A study led by Brown University scientists begins to address a longstanding question in condensed matter physics on whether disorder mimics or destroys the quantum liquid state in a prominent compound.
Quantum spin liquids are difficult to explain and even harder to understand.
To start, they have nothing to do with everyday liquids, like water or juice, but everything to do with special magnets and how they spin. In regular magnets, when the temperature drops, the spin of the electrons essentially freezes and forms a solid piece of matter. In quantum spin liquids, however, the spin of electrons doesn’t freeze — instead the electrons stay in a constant state of flux, as they would in a free-flowing liquid.
Quantum spin liquids are one of the most entangled quantum states conceived to date, and their properties are key in applications that scientists say could catapult quantum technologies. Despite a 50-year search for them and multiple theories pointing to their existence, no one has ever seen definitive evidence of this state of matter. In fact, researchers may never see that evidence because of the difficulty of directly measuring quantum entanglement, a phenomenon Albert Einstein famously termed “spooky action at a distance.” This is where two atoms become linked and are able to exchange information no matter how far apart they are.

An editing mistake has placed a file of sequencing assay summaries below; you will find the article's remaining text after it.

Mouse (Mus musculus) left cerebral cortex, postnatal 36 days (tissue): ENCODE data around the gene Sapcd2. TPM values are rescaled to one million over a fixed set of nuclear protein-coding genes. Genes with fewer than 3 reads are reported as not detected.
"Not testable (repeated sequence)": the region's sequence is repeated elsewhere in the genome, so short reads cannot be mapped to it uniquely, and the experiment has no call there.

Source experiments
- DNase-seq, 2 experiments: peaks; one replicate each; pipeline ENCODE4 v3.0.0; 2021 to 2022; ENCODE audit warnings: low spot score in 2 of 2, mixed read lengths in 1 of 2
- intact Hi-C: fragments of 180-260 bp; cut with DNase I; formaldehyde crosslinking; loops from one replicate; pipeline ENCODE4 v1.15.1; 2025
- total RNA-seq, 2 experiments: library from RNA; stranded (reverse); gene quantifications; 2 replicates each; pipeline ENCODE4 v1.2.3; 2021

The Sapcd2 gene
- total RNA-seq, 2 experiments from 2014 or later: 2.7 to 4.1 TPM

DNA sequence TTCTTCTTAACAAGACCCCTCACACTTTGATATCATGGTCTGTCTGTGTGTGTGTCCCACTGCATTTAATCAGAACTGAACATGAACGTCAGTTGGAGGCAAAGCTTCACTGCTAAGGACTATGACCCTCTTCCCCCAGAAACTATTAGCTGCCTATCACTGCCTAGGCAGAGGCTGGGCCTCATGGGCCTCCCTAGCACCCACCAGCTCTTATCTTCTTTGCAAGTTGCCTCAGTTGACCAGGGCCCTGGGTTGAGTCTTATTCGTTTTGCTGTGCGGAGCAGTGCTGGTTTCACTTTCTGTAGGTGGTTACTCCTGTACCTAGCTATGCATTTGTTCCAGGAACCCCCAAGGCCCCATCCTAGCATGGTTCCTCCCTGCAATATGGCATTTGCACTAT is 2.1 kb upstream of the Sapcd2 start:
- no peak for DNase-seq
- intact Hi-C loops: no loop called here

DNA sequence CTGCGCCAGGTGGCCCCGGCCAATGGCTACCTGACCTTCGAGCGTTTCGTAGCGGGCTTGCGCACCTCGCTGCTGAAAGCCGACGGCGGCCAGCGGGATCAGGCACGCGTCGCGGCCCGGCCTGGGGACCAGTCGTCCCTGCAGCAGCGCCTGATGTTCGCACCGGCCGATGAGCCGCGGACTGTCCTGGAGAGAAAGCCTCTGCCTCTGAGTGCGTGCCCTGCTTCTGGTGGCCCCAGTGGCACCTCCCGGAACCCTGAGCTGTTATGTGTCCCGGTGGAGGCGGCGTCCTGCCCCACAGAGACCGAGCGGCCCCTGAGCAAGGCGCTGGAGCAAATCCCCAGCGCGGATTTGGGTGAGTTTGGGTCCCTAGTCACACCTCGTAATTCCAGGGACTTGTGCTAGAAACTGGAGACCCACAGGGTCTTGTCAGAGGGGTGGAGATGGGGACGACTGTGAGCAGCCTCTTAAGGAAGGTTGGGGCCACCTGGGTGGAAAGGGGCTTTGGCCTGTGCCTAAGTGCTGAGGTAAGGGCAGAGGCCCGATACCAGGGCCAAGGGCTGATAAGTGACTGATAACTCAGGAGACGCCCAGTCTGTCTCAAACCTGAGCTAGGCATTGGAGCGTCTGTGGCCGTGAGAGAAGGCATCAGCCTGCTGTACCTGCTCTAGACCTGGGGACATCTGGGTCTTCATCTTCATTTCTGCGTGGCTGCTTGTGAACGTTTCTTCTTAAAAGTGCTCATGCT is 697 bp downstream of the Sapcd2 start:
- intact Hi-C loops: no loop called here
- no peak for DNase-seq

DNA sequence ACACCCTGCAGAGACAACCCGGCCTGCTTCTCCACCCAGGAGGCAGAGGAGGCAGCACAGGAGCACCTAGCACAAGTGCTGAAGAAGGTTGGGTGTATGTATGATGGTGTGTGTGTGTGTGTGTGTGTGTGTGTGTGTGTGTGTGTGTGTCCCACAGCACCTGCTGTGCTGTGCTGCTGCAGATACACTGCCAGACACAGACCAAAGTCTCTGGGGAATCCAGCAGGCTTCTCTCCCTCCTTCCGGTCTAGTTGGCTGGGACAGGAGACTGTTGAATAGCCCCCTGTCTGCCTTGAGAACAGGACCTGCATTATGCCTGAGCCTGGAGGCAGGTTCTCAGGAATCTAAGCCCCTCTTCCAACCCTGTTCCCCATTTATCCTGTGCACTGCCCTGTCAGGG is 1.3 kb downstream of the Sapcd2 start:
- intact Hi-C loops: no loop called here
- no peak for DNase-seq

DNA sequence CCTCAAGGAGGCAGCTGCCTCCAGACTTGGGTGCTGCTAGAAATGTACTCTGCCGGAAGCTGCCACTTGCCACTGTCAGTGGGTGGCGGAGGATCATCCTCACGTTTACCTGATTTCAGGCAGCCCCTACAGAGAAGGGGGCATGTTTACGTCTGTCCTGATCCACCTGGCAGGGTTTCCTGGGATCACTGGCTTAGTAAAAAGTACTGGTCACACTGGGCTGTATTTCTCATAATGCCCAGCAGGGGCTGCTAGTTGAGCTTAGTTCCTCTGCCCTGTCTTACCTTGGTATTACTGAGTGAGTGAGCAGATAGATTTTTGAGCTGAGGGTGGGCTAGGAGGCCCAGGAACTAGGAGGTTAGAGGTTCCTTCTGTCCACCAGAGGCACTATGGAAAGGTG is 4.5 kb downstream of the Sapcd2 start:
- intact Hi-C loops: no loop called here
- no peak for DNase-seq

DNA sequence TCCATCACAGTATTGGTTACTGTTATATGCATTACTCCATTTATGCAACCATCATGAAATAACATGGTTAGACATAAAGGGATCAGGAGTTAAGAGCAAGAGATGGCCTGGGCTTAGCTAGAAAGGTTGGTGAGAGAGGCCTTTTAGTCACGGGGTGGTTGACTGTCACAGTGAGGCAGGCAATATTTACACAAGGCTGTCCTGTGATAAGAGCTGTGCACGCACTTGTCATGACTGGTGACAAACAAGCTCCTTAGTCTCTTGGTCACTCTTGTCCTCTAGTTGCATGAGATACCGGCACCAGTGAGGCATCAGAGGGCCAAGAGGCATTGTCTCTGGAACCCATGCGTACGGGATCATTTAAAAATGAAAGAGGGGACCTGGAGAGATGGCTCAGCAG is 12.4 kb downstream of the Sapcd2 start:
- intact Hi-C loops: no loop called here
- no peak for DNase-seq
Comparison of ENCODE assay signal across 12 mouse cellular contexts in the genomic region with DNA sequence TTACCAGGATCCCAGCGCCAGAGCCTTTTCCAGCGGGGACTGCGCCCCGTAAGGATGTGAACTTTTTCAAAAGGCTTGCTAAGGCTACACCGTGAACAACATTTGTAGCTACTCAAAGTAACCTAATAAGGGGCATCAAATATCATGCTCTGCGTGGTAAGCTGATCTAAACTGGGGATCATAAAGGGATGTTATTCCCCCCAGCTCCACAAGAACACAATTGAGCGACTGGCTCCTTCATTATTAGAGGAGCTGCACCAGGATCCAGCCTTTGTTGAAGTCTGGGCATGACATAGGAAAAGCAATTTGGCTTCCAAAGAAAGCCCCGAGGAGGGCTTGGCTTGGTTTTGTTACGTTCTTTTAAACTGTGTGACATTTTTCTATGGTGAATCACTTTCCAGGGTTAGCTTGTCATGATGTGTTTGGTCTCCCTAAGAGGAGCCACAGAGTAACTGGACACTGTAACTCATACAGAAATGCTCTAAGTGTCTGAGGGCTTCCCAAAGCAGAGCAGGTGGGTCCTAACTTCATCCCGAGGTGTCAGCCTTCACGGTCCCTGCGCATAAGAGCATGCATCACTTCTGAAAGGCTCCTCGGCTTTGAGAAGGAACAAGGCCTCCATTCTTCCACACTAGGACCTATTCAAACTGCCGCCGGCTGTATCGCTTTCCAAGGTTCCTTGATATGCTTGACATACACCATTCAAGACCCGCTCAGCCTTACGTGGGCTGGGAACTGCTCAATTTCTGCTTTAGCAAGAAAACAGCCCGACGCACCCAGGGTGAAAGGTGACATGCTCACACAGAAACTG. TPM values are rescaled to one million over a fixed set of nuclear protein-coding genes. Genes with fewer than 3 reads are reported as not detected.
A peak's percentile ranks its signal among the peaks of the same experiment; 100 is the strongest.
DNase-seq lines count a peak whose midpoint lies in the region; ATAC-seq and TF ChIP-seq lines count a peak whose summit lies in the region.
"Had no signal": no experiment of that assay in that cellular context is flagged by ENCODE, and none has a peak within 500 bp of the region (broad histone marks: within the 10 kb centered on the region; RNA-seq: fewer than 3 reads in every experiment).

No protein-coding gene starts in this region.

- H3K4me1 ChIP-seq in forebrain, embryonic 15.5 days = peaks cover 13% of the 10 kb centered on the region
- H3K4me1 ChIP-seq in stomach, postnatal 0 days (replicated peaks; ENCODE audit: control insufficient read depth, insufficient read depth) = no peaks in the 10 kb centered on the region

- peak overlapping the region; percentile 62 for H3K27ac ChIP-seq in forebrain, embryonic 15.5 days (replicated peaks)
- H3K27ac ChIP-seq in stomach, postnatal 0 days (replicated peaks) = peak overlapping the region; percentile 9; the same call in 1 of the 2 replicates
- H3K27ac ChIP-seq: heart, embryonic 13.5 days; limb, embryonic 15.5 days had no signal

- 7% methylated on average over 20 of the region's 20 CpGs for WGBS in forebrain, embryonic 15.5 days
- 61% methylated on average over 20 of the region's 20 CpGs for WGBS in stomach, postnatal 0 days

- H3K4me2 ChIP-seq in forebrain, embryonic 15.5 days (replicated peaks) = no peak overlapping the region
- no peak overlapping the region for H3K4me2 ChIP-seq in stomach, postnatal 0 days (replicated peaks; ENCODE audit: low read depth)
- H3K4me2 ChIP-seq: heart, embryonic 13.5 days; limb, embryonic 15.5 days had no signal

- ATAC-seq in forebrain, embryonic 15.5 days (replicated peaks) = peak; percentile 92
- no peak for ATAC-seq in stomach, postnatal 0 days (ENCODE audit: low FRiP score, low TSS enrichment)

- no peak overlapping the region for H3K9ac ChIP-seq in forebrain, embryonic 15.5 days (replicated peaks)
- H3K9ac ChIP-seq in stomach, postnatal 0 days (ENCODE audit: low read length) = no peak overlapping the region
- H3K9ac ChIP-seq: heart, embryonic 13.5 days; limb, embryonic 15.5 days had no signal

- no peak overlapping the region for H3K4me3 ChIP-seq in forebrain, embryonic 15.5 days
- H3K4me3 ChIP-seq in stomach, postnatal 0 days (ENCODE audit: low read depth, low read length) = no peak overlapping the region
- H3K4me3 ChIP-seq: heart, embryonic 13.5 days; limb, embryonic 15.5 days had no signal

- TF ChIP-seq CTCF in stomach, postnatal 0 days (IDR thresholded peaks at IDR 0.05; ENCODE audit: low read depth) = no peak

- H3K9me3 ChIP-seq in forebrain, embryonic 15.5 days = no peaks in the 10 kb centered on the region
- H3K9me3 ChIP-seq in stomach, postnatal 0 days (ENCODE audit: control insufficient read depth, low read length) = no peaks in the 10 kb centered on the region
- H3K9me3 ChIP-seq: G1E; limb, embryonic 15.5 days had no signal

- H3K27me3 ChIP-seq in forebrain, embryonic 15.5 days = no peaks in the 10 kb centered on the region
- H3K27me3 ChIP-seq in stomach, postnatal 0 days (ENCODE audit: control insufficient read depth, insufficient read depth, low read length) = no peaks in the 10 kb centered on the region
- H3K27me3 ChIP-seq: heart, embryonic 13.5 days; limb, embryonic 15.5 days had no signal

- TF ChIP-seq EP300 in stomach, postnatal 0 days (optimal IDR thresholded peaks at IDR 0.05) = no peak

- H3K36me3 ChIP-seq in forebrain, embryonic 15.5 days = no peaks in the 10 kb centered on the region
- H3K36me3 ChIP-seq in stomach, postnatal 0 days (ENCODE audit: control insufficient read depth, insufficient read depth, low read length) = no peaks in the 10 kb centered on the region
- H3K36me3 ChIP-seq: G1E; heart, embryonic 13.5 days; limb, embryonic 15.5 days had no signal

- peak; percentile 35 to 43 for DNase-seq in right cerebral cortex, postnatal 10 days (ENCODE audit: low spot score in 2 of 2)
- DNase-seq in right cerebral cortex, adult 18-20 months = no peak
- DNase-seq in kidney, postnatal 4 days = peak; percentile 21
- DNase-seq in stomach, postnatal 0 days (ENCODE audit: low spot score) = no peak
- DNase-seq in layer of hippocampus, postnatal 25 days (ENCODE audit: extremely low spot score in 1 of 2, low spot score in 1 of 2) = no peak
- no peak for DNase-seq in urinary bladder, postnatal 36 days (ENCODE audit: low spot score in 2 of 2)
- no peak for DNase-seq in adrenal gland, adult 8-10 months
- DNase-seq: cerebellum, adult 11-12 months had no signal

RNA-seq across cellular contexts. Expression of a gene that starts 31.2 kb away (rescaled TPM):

The Role of Disorder in Quantum Spin Liquids
The mystery around quantum spin liquids has led to major questions about this exotic material in condensed matter physics that have to this point gone unanswered. But in a new paper in Nature Communications, a team of Brown University-led physicists begins to shed light on one of the most important questions and does so by introducing a new phase of matter.
It all comes down to disorder.
Kemp Plumb, an assistant professor of physics at Brown and senior author of the new study, explains that “all materials on some level have disorder” and that disorder has to do with the number of microscopic ways components of a system can be arranged. An ordered system, like a solid crystal, has very few ways to rearrange it, for instance, while a disordered system, like a gas, has no real structure to it.
In quantum spin liquids, disorder introduces discrepancies that essentially butt heads with the theory behind the liquids. One prevailing explanation was that when disorder is introduced, the material ceases to be a quantum spin liquid and instead is simply a magnet that’s in a state of disorder. “So, the big question was whether the quantum spin liquid state survives in the presence of disorder, and if it does survive, how?” Plumb said.
The researchers addressed the question by using some of the brightest X-rays in the world to analyze magnetic waves in the compound they studied for tell-tale signatures that it’s a quantum spin liquid. The measurements showed that not only does the material not magnetically order (or freeze) at low temperatures, but that the disorder that’s present in the system doesn’t mimic or destroy the quantum liquid state.
It does significantly alter it, they found.